Screen Shot 2013-07-16 at 12.54.15Directed by Jamie Lloyd (Donmar’s Passion, Old Vic’s The Duchess of Malfi, National Theatre’s She Stoops to Conquer) with design by Soutra Gilmour, winner of the 2012 Evening Standard award for Best Design for Inadmissible Evidence at the Donmar Warehouse, The Pride runs from 8 August until 9 November 2013.

When the play premiered Upstairs at the Royal Court in 2008, only 85 people a night got to see this play come to life, however now, it will open to a much larger and diverse audience in its new London home.

As is the case with Trafalgar Transformed productions, The Pride will be accompanied by an eclectic mini-festival of extra events, which will, this time, explore and analyse contemporary gay life and the history of gay theatre.

Whats it all about?

Screen Shot 2013-07-16 at 12.54.47Philip, Oliver and Sylvia exist in a complex love triangle, which spans over half a century, living and loving simultaneously in 1958 and the present against a background of changing attitudes towards homosexuality. Past and present worlds grind together and melt apart, yet the future and its promise of sexual liberation remains ever elusive, as societal repression gives way to self-deception.

The Pride is Alexi Kaye Campbell’s hilarious and heart-felt landmark play about courage, compassion and the fear of loneliness in life’s journey towards self-discovery.

Tickets, Tickets please! 

As part of the Trafalgar Transformed season all tickets will be £15 on Mondays. Half of these will be made available through a special outreach scheme led by the Ambassador Theatre Group Creative Learning Department, targeted towards schools and first-time theatregoers. The other half will be released monthly to the public on the first day of each month for 24 hours, starting on 1 August 2013*, and will be available online or at Trafalgar Studios box office. Additionally, day seats will be available at £10 for all performances, Tuesday through Saturday.

* In September, the tickets will be released on Monday 2 September, as the first day of the month falls on a Sunday.

Daily Day seats will be available for £10. These are limited to one ticket per person and tickets can only be collected two hours before the performance time.

Keeping it social!

Website: www.thepridewestend.com

Facebook: www.facebook.com/traftransformed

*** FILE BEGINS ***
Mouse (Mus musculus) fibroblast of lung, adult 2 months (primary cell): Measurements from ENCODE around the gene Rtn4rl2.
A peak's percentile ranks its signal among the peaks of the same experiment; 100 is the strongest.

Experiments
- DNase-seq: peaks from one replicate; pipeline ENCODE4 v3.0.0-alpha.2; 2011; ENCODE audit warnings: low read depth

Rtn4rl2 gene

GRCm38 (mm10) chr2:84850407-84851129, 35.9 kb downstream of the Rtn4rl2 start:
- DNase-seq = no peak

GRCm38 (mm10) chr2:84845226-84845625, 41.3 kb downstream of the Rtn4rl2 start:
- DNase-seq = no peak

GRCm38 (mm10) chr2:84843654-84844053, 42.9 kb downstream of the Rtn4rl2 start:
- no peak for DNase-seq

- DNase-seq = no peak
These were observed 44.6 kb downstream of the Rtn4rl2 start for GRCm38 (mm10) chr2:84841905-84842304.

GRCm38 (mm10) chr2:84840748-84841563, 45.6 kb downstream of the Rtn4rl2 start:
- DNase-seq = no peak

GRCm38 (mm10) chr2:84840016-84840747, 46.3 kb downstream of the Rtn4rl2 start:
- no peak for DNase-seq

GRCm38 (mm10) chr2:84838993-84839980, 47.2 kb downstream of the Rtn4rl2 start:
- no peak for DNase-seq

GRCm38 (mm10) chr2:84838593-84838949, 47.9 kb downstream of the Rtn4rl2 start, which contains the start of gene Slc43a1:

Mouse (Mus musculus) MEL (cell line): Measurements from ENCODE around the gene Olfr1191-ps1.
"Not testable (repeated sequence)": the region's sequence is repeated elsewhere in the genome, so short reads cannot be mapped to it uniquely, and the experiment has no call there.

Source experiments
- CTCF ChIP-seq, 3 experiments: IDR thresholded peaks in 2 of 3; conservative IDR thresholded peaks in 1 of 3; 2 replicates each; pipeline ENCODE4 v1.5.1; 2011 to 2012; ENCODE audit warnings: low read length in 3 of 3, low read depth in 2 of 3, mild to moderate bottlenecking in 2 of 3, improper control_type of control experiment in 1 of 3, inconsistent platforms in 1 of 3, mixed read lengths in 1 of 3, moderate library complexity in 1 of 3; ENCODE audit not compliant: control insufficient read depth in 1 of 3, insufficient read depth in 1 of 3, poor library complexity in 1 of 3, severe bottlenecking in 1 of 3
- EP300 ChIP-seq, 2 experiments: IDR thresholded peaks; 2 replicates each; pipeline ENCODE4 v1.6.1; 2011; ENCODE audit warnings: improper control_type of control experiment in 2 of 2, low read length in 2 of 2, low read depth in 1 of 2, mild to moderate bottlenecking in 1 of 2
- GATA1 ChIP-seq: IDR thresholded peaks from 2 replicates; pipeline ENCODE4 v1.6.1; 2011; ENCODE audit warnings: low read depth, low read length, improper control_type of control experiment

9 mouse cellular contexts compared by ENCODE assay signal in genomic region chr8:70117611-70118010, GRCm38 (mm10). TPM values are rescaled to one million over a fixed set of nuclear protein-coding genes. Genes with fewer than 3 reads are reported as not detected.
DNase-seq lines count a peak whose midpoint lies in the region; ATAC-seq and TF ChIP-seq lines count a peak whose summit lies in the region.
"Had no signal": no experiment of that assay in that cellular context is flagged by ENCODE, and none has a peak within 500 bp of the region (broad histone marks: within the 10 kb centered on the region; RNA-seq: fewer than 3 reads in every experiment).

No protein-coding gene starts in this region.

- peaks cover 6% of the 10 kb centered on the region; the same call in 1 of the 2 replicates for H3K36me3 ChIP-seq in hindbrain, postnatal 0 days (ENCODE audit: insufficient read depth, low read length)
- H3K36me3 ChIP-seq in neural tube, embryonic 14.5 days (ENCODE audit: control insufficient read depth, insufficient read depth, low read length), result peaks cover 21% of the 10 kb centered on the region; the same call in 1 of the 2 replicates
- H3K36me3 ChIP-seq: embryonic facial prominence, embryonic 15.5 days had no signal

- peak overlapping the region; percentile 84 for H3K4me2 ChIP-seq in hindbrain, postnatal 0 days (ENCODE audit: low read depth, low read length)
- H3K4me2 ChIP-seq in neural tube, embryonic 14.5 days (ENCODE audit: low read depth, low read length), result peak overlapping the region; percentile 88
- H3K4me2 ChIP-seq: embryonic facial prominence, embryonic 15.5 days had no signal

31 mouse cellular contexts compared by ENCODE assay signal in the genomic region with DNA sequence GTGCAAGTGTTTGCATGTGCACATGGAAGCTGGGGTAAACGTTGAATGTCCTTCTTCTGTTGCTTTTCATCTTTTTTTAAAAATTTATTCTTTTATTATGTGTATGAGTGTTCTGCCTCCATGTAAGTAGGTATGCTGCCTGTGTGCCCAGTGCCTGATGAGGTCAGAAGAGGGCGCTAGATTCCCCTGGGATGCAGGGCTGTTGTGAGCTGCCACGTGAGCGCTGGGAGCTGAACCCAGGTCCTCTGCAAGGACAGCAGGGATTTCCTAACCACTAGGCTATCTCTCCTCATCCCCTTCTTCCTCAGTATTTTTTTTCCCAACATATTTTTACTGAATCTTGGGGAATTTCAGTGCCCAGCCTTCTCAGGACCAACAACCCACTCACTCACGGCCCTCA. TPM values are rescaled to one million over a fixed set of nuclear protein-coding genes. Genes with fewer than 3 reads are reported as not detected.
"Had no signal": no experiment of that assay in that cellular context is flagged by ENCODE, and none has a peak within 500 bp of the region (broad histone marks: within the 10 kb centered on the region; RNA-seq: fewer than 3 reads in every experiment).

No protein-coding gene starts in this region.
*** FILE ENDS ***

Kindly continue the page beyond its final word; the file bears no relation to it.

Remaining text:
Twitter:  @traftransformed

A little bit more about the cast

Hayley Atwell was last on stage in Alexi’s The Faith Machine at the Royal Court, also directed by Jamie Lloyd. Previous stage credits include A View from The Bridge at the Duke of York’s Theatre (for which she was nominated for an Olivier Award for Best Supporting Actress), Major Barbaraat the National Theatre (for which she received an Ian Charleson Commendation in 2009) and Women Beware Women for the Royal Shakespeare Company. Hayley’s television credits include Life of Crime (for which she was nominated for a Best Actress Award at the TV Choice Awards), Black Mirror – series two, Be Right BackRestless, Falcon: The Blindman of Seville and The Silent and the DamnedAny Human HeartPillars of the Earth(Nominated for Best Actress in a Mini Series, Golden Globe Awards 2011, Nominated for Best Performance by an Actress in a Leading Role in a Dramatic Program or Mini Series, Gemini Awards 2011), The Prisoner,Mansfield Park and Ruby in the Smoke. Her film credits include All Is By My SideThe ManThe SweeneyCaptain America – The First AvengerThe Duchess (Nominated for Best Supporting Actress, British Independent Film Awards 2008, Nominated for ALFS Award for British Supporting Actress of the Year, London Critics Circle Film Awards 2008) Brideshead Revisited,How About You and Cassandra’s Dream.

Harry Hadden-Paton’s stage credits include The Changeling at the Young Vic, She Stoops to Conquer at the National Theatre, No Naughty Bits at Hampstead Theatre, Flarepath at the Haymarket Theatre, The Prince of Hamburg at the Donmar Warehouse, Posh at the Royal Court Theatre, The Rivals at Southwark Playhouse and The Importance of Being Earnest at Bath Theatre Royal/National Tour/West End. Harry’s television credits include Drifters, Silk, Richard II, Waking the Dead and The Amazing Mrs Pritchard and his film credits include About Time, Having You, The Deep Blue Sea, In the Loop and La Vie En Rose.

Al Weaver’s stage credits include Inadmissible Evidence at the Donmar Warehouse, The Seagull at the Arcola Theatre, The House of Games at the Almeida Theatre, How to Curse at the Bush Theatre, Coram Boy at the National Theatre, and Hamlet at the Old Vic. Al’s television credits includeSouthcliffe, The Frontier, Secret State, Sherlock – The Blind Banker, Survivors, Personal Affairs and The Devils Whore. His film credits includeHoneymooner, Powder, Me and Orson Welles, Marie Antoinette and The Merchant of Venice.

Mathew Horne’s stage credits include Charley’s Aunt (Menier Chocolate Factory) and Entertaining Mr Sloane at Trafalgar Studios. He is best known on screen for his regular roles in Gavin & StaceyBad Education and The Catherine Tate Show. Other television credits include Hey Diddly Dee,Death in ParadiseSinbadMarpleWorried about the BoyHorne and CordenRoman’s EmpireTeachers20 Things to do Before you’re 30 and The Proposal.